"And he is saying (Elohim), 'They shall roam the waters. Roamer of soul living, and flyer, he shall fly over the earth on faces of atmosphere of the heavens.' And he is creating, Elohim, the monsters, the great ones, and every soul. The living, the moving, which they roam, the waters. The species of them, and every flyer wing, the species of him. And he is seeing, Elohim, that it is good. And he is blessing them, Elohim, to say 'Fruitful you and increase you, and fill you the waters in seas. And the flyer, he shall increase in the earth.' And he is becoming evening and he is becoming morning, day fifth." So you can see English reads very differently from Hebrew. I mean this way of translating sounds like Yoda talking. When you translate from one language directly to another literally, with word order, you know, you have to have a deep understanding of the word code of each language. So that you can give the dynamic equivalent meaning in translation, even if you have to add a few words. Because, you know, English has "to be", and a lot of languages do not have a "to be" verb. And anyway, many of you speak multiple languages. So you already know what I mean. But sometimes, a misunderstanding over a single word in the Bible can lead to a misunderstanding about a major point of doctrine. And I think we have such a case in today's Thread, and the word in question is the word "soul". So let's unpack that in this episode. Stay tuned.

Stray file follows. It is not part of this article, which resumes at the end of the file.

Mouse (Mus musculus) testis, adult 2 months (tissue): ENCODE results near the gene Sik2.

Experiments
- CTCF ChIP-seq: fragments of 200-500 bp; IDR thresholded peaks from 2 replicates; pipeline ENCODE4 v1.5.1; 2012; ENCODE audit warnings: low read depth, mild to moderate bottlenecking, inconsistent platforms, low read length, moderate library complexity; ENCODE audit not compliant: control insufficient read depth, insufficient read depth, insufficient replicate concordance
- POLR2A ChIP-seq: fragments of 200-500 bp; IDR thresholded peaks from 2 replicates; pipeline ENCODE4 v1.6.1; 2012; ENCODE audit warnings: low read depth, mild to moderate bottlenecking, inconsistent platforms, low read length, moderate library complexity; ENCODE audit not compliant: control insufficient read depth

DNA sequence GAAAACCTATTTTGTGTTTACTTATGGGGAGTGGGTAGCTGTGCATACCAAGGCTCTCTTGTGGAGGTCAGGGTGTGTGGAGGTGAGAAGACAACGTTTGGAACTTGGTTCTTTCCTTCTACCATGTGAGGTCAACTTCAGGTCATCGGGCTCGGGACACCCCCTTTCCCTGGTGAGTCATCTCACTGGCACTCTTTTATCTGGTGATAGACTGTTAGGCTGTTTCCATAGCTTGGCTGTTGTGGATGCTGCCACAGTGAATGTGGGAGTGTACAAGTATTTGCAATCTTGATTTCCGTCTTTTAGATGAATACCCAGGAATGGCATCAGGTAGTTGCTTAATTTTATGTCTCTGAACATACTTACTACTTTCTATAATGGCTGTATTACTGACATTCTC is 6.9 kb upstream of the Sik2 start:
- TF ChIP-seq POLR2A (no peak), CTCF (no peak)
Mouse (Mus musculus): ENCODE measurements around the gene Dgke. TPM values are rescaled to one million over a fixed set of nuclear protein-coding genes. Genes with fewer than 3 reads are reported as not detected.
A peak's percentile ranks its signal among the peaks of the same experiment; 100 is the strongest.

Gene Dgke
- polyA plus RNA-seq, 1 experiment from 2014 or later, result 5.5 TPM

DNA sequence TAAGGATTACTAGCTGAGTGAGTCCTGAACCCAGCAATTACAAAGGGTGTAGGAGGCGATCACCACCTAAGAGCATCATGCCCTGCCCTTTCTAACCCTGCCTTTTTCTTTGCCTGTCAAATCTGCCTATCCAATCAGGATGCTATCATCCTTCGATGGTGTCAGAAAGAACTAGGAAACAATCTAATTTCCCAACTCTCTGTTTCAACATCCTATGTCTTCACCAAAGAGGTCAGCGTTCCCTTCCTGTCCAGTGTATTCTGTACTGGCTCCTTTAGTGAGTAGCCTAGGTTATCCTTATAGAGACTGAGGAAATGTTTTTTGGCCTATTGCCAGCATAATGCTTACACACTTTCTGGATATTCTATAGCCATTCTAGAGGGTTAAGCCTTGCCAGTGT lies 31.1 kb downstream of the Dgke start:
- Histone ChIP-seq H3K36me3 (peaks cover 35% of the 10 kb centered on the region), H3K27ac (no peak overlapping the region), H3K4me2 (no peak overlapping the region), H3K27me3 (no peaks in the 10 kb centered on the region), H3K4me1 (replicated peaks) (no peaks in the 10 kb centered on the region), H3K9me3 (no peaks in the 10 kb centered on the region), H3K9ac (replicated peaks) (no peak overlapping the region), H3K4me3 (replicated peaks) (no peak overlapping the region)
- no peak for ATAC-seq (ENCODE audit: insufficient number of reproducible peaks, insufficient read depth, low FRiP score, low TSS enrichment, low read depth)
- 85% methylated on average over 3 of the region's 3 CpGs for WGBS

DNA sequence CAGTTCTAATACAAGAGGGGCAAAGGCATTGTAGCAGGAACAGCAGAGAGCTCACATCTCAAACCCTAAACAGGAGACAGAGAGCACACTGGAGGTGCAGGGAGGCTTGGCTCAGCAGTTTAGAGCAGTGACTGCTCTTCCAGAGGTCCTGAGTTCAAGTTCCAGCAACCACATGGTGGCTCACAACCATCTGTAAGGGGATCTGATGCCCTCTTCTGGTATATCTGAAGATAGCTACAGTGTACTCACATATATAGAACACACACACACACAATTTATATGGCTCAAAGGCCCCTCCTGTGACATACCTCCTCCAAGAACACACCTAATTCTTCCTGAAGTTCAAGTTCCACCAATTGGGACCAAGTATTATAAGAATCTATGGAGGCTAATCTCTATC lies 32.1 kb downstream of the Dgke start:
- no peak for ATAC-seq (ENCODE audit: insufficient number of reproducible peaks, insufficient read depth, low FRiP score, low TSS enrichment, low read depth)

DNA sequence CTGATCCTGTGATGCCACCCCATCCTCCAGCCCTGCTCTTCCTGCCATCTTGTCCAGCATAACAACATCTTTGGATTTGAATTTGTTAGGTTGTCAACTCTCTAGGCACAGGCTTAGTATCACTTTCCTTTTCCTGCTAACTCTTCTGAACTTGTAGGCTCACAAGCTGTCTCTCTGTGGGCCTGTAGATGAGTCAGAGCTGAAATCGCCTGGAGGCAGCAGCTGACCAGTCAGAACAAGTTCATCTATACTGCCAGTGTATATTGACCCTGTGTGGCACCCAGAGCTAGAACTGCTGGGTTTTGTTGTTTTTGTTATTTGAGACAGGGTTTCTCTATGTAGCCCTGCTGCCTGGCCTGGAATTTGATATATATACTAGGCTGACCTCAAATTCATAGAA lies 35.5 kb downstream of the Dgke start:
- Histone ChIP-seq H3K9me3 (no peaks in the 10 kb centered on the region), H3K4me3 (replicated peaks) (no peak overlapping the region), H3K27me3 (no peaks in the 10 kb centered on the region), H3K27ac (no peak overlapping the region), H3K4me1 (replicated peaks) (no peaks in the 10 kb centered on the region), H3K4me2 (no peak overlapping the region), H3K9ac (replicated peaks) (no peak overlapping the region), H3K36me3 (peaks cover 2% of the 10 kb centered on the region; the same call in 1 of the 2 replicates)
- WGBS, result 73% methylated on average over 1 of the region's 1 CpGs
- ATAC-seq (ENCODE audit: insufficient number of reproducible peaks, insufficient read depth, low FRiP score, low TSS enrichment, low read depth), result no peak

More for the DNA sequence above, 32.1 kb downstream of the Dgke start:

On day five, God creates an entirely new category of life. Now, just as the system that we found for classifying plant life, on day three, was practical and farm related -- not the linnaean system that we use -- so the classification system for animals is different from the modern ones. It is behavioral. So today, we're going to see the creation of water swarmers, and sky fliers, and ocean darters, because of the way fish, they suddenly move all together. And monsters of the sea. But what's most special to see today is that on day five, a new category of life is born. And that category is called the "nephesh". Now, for our study, I'm going to use a book I highly recommend, entitled "Genesis 1-12: A New Old Translation for Readers, Scholars and Translators." And this is a translation of just Genesis 1-12, by Samuel Bray and John Hobbins. You can buy it on Amazon, they have a theory that I think is valid. And it's why I like to use them as a resource. And that theory is, you know, Genesis is, depending on how you see it, it's either 4500 years old, or it's 2400 years old. But what we -- the last thing we need to do is to modernize the language and the message, or we're gonna miss all their code words, because they are -- this book is carefully crafted, and it needs to be followed. So what we need is an old mindset, so that we can understand their words and the way they think, and the way they see things, because they have a message for us and we're going to miss that message. Like, sometimes what will happen is, a translator will get a thesaurus and say, you know, well, he keeps using the same word. I'm going to use a different similar word but different. Well hold on! He's using the same word intentionally. And, you know, it might not read as smoothly to the modern ear, but there's a message in that, you know. How you say a thing is very often part of the thing you're saying. So anyway, I think they have an excellent translation and their notes... Anyway, if you're really interested in serious study of the Bible, but anybody could read this book. It's not a, you know, just a seminary level book. But anyhow, Bray and Hobbins, A New Old Translation of Genesis 1-12. So I'm going to read our passage today, verses 20-23. And I'll read their translation of it. Genesis 1:20-23. "And God said, 'Let the water swarm with a swarm of animate living things, and flying things, let them fly upon the earth, upon the face of the firmament of the heavens.' And God created the great whales and all animal living things that dart about, with which the waters swarm, after their kinds. And all winged flying things after they're kind. And God saw that it was good. And God bless them saying, 'Be fruitful and multiply. Fill the waters of the seas. And the flying things, let them multiply on the earth.' And there was evening and there was morning, a fifth day."